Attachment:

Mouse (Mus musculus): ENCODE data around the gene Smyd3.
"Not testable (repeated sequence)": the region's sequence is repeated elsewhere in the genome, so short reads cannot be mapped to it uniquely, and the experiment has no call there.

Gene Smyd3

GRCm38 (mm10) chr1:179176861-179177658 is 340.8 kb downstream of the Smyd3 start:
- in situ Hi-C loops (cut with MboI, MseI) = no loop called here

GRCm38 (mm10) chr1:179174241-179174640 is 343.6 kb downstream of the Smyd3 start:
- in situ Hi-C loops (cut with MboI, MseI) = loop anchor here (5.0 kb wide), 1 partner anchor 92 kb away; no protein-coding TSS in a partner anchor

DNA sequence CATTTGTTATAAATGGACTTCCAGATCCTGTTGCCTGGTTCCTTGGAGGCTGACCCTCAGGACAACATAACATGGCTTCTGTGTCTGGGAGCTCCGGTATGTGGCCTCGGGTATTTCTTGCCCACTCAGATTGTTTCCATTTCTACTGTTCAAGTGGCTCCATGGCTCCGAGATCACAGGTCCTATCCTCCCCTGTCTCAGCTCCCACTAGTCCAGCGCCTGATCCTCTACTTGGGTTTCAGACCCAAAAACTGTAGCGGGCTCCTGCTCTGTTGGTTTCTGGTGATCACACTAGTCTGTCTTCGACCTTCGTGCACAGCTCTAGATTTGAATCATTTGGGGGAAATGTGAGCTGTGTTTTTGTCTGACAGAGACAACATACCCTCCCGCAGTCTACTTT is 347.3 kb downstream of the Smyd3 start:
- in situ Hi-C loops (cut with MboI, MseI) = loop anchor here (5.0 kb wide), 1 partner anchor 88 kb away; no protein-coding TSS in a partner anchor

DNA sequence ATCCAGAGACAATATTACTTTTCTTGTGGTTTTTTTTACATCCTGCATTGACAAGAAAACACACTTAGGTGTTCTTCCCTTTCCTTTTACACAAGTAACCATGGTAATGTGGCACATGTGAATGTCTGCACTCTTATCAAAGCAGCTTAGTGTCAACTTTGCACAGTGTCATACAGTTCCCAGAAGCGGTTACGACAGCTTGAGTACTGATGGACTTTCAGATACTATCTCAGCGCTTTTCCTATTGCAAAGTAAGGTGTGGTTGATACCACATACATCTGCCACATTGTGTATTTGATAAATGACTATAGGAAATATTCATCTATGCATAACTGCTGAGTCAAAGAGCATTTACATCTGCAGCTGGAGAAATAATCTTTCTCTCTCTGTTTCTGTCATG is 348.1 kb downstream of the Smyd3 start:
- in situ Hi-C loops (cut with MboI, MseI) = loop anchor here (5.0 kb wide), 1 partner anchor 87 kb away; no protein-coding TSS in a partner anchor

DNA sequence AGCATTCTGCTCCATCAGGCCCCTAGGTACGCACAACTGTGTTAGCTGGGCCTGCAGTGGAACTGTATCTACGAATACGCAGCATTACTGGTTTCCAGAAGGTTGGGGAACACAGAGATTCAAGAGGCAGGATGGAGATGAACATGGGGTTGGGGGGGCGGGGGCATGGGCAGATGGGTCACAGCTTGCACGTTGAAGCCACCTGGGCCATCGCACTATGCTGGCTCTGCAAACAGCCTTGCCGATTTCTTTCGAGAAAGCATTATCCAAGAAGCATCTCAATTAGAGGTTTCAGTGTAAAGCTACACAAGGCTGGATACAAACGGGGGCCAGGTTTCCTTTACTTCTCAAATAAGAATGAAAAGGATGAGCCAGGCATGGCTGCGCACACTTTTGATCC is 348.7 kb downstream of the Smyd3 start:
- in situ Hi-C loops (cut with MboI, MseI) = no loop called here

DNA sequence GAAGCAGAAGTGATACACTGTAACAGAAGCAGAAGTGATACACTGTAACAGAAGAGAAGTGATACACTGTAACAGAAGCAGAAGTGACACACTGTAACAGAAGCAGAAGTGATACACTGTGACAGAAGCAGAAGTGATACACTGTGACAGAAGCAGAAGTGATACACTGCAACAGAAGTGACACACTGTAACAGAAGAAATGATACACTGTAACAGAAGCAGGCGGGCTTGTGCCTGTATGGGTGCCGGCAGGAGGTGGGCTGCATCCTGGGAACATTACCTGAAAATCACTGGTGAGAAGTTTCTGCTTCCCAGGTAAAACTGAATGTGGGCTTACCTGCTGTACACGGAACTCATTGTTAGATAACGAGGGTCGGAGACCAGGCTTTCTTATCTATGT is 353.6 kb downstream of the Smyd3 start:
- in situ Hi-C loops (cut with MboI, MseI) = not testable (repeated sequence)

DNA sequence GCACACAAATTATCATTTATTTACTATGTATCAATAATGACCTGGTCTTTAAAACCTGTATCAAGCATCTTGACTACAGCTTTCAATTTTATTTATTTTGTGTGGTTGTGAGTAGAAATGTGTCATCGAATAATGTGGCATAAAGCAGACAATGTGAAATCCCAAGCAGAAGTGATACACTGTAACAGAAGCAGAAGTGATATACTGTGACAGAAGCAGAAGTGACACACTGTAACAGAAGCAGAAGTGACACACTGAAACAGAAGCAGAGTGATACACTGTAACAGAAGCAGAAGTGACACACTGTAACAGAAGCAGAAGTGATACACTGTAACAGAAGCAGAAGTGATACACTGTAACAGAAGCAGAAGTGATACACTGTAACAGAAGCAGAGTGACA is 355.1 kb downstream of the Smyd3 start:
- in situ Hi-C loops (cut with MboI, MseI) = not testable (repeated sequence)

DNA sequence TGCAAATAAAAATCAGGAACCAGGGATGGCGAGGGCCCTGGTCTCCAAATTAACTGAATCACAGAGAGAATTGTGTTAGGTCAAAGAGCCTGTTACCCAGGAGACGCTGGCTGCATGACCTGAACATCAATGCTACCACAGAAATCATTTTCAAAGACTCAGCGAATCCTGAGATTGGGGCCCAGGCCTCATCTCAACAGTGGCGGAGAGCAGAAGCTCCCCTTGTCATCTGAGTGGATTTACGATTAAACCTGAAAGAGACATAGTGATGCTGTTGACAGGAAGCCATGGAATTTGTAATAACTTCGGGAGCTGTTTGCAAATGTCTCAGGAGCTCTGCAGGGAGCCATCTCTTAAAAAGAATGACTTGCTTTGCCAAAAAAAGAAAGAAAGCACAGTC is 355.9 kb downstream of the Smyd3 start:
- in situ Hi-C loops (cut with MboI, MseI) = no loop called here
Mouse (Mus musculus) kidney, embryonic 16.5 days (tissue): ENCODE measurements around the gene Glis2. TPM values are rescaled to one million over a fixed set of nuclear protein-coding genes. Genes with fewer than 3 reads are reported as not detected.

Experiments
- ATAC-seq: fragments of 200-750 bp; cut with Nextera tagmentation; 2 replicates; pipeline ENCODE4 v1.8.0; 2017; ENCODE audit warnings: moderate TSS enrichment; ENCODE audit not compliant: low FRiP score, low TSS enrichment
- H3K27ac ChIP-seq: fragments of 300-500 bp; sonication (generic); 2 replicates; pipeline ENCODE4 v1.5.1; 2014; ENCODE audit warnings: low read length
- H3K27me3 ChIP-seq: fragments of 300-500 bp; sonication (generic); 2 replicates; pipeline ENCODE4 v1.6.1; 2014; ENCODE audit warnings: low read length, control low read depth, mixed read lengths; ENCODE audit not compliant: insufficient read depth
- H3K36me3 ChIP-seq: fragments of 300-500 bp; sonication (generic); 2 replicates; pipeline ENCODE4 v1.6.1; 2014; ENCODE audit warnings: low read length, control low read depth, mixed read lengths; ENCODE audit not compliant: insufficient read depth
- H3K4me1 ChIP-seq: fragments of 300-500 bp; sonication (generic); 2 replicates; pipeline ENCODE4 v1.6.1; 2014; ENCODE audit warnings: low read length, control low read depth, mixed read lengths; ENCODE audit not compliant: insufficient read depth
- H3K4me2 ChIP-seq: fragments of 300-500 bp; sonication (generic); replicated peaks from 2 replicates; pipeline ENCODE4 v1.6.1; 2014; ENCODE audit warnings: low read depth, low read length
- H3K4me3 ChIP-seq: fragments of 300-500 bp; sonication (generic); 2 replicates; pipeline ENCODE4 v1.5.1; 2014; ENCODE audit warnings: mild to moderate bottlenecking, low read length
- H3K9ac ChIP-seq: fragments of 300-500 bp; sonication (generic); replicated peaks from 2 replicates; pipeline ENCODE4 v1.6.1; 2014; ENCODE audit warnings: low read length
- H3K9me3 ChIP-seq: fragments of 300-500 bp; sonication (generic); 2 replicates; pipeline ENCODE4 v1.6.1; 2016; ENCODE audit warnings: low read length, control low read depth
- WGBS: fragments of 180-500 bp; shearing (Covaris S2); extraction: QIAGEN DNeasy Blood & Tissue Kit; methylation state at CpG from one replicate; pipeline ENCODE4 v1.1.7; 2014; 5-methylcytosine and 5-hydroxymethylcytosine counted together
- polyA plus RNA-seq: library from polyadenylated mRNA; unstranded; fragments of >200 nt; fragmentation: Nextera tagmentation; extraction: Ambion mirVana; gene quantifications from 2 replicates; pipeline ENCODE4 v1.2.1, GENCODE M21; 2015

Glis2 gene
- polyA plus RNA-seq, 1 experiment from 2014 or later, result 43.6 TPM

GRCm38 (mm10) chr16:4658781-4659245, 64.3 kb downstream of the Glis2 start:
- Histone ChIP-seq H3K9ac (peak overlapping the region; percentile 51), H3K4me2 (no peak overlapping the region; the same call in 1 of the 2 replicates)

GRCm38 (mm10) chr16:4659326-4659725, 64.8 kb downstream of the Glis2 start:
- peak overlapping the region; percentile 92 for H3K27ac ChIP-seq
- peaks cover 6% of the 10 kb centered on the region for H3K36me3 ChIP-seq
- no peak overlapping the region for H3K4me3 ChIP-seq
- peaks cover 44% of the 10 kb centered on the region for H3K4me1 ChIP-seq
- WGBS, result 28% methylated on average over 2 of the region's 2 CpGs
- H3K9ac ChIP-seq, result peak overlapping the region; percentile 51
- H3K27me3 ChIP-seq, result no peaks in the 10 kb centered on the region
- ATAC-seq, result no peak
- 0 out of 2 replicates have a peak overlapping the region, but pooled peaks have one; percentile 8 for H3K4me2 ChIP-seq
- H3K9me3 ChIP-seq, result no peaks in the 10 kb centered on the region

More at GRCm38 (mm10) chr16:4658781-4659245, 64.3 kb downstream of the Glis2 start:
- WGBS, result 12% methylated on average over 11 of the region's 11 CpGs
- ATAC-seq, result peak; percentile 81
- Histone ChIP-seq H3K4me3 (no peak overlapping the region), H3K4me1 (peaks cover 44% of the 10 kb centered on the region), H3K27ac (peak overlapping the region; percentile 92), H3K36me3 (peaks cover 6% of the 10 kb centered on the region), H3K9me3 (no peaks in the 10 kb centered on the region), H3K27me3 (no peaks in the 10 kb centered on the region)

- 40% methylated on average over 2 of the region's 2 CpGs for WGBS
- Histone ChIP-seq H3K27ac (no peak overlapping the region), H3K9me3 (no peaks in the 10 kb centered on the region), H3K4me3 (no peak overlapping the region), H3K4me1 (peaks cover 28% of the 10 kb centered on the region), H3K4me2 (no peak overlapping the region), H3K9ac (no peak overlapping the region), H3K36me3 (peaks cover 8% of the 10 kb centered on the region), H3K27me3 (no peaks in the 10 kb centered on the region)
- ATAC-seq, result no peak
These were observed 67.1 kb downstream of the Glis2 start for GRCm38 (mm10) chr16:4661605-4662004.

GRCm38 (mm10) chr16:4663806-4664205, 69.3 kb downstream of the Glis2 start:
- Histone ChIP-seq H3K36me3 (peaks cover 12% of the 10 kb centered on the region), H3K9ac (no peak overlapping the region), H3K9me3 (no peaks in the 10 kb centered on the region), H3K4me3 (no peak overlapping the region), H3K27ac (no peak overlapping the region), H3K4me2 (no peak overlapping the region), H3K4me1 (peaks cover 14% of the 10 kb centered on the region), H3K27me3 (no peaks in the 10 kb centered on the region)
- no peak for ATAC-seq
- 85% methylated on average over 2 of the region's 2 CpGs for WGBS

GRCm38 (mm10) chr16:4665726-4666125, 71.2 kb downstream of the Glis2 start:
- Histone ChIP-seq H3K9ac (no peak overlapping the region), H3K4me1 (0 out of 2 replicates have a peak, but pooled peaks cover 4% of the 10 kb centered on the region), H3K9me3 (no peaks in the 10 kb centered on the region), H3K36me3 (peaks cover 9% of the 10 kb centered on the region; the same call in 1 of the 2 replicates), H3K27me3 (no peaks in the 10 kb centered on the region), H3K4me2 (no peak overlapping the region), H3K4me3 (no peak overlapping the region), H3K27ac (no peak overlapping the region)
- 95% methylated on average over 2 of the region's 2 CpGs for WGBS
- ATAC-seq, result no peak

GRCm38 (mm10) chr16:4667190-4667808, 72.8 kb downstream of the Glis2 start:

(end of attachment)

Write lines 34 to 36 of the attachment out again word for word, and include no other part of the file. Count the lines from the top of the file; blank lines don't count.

- polyA plus RNA-seq, 1 experiment from 2014 or later, result 43.6 TPM

GRCm38 (mm10) chr16:4658781-4659245, 64.3 kb downstream of the Glis2 start:
- Histone ChIP-seq H3K9ac (peak overlapping the region; percentile 51), H3K4me2 (no peak overlapping the region; the same call in 1 of the 2 replicates)